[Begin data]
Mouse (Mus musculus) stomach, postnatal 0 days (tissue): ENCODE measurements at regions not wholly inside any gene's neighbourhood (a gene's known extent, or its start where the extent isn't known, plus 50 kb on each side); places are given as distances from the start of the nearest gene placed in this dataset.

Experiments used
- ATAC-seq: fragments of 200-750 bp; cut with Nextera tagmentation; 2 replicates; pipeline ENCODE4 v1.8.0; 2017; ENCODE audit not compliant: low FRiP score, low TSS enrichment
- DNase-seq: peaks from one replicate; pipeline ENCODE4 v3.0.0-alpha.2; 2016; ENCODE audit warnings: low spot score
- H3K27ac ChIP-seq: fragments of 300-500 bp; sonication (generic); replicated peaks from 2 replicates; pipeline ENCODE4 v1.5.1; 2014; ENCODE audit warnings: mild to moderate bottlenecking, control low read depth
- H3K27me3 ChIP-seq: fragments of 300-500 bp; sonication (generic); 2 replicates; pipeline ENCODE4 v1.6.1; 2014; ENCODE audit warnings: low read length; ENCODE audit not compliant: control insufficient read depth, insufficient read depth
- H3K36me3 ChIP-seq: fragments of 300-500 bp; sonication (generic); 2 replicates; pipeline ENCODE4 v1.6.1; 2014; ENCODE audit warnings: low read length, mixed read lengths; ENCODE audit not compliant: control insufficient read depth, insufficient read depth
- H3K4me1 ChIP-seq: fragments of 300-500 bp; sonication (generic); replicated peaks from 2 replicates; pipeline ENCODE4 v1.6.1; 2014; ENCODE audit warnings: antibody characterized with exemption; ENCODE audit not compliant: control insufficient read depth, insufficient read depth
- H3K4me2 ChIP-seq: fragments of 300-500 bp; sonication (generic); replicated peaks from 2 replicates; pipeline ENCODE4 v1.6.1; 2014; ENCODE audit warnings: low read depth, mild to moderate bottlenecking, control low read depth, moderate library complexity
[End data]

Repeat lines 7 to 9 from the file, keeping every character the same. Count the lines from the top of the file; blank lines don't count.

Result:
- H3K36me3 ChIP-seq: fragments of 300-500 bp; sonication (generic); 2 replicates; pipeline ENCODE4 v1.6.1; 2014; ENCODE audit warnings: low read length, mixed read lengths; ENCODE audit not compliant: control insufficient read depth, insufficient read depth
- H3K4me1 ChIP-seq: fragments of 300-500 bp; sonication (generic); replicated peaks from 2 replicates; pipeline ENCODE4 v1.6.1; 2014; ENCODE audit warnings: antibody characterized with exemption; ENCODE audit not compliant: control insufficient read depth, insufficient read depth
- H3K4me2 ChIP-seq: fragments of 300-500 bp; sonication (generic); replicated peaks from 2 replicates; pipeline ENCODE4 v1.6.1; 2014; ENCODE audit warnings: low read depth, mild to moderate bottlenecking, control low read depth, moderate library complexity